Team records for a single season
Statistic Total Season
Most points 111 2006–07
Least points 63 2008–09
Most wins 54 2006–07
Least wins 27 2008–09
Most goals for 239 2006–07
Least goals for 157 2003–04
Most goals against 259 2008–09
Least goals against 142 2006–07
Most PIM 1499 2006–07
Least PIM 1013 2005–06
Individual player records for a single season
Statistic Player Total Season
Most goals Shane Harper 42 2009–10
Most assists Zach Hamill 61 2006–07
Most points Zach Hamill 93 2006–07
Most points, rookie Kellan Tochkin 74 2008-09
Most points, defenceman Shaun Heshka 59 2005–06
Best Plus/Minus Radko Gudas +45 2009–10
Most PIM Kyle Beach 222 2007–08
Best GAA (goalie) David Reekie 1.77 2006–07
Most Wins (goalie) Leland Irving 37 2005–06
Goalies = Minimum 1440 minutes played during season

Current roster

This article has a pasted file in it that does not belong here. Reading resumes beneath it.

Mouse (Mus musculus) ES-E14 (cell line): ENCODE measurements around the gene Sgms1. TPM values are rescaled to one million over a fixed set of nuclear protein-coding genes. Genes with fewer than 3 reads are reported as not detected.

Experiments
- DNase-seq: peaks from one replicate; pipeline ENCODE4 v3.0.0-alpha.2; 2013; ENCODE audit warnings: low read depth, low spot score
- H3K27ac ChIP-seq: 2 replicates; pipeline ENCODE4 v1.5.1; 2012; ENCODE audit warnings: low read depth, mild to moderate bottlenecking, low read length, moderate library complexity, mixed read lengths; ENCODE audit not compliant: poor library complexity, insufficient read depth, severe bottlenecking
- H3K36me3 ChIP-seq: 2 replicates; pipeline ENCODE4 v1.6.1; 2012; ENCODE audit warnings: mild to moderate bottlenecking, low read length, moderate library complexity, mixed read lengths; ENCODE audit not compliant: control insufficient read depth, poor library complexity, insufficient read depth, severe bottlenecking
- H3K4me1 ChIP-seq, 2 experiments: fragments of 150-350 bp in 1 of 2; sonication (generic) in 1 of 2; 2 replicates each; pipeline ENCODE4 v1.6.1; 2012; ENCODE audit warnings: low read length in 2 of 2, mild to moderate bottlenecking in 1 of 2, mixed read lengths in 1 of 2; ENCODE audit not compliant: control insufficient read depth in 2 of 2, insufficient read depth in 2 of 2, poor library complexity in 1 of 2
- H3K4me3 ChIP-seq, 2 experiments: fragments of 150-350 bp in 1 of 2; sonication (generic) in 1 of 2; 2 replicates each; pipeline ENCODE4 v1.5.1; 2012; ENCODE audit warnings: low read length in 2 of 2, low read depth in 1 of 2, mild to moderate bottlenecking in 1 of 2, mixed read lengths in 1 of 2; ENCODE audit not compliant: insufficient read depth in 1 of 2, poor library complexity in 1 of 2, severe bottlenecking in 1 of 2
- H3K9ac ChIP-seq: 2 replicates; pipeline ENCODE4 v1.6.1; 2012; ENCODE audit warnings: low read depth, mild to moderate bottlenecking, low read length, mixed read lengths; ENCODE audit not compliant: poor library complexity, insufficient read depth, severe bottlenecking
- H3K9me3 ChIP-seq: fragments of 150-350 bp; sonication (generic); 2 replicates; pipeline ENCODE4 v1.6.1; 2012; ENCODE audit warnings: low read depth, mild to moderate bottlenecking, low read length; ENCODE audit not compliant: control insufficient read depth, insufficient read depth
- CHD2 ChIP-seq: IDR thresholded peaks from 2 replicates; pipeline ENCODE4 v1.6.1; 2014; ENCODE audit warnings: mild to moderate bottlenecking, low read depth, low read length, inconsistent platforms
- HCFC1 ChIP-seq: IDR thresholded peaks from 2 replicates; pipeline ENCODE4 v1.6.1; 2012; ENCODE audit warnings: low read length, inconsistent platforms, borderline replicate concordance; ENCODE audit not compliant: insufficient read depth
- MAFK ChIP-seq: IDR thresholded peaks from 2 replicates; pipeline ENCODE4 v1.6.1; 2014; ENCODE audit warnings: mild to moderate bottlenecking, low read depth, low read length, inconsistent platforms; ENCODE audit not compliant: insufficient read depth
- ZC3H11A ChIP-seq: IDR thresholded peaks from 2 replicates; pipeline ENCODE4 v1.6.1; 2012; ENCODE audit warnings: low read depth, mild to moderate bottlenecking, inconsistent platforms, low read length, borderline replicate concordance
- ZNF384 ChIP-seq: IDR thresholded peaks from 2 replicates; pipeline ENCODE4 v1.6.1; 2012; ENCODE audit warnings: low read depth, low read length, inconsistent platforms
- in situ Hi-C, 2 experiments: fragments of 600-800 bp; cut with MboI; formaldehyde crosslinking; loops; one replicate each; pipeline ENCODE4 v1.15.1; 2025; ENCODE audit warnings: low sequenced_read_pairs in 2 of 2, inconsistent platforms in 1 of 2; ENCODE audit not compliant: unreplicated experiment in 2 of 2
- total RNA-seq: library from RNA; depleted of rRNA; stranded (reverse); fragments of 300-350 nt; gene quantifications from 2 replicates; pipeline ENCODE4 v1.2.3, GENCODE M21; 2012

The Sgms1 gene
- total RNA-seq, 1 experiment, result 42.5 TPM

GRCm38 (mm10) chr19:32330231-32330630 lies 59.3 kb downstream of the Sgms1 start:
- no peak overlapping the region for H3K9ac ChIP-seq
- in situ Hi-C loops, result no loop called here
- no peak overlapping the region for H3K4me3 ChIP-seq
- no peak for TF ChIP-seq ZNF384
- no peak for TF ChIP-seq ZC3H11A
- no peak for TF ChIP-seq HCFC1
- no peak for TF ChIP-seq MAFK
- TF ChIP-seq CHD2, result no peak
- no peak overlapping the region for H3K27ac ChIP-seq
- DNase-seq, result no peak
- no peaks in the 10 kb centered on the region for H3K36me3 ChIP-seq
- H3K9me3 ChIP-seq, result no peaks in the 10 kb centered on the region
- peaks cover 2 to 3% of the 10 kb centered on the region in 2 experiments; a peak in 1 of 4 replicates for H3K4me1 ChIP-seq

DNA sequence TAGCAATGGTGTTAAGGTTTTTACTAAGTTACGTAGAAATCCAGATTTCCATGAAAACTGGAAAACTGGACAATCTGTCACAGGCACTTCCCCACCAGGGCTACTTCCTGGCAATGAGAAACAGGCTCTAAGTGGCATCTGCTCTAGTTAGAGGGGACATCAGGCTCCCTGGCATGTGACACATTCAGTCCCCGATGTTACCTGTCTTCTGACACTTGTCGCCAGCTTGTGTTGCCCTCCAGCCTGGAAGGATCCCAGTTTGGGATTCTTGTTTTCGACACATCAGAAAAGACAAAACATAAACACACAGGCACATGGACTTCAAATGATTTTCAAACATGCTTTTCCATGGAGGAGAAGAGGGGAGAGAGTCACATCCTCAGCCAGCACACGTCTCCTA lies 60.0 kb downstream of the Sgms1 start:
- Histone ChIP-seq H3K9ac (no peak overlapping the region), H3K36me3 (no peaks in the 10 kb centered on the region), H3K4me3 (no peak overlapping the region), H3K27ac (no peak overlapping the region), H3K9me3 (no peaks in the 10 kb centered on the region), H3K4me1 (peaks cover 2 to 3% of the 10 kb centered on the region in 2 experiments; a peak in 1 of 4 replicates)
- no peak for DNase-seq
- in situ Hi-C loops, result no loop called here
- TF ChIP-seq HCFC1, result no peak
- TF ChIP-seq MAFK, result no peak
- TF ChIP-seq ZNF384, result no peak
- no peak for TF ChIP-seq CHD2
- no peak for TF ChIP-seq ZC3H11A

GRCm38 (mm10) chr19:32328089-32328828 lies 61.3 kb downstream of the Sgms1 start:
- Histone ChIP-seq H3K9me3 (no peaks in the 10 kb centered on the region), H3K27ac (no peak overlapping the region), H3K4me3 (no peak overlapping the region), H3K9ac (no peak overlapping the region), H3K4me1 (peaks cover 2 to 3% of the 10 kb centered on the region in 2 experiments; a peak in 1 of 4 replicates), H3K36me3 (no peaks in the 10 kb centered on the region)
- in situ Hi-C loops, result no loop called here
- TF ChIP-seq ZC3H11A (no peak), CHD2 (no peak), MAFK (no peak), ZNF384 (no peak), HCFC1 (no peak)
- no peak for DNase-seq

Number Player Position Birthyear Hometown
2 Alex Theriau D 1992 Duncan, British Columbia Canada
3 Radko Gudas D 1990 Prague, Czech Republic Czech Republic
6 Gabe Minville D 1992 Winnipeg, Manitoba Canada
7 Paul Van de Velde C 1990 Mariapolis, Manitoba Canada
8 Rasmus Rissanen D 1991 Kuopio, Finland Finland
9 Tyler Maxwell LW 1991 Manhattan Beach, California United States
10 Dale Hunt RW 1990 Sanford, Manitoba Canada
11 Shane Harper RW 1989 Valencia, California United States
13 Josh Winquist LW 1993 St. Albert, Alberta Canada
14 Byron Froese C 1991 Winkler, Manitoba Canada
15 Daniel Iwanski LW 1990 Calgary, Alberta Canada
16 Kellan Tochkin RW 1991 Abbotsford, British Columbia Canada
17 Campbell Elynuik LW 1992 Calgary, Alberta Canada
19 Chris Langkow C 1989 Vegreville, Alberta Canada
20 Chris de la Lande D 1990 Winnipeg, Manitoba Canada
21 Zack Dailey C 1989 Healy, Alaska United States
24 D.Jay McGrath C 1992 Kindersley, Saskatchewan Canada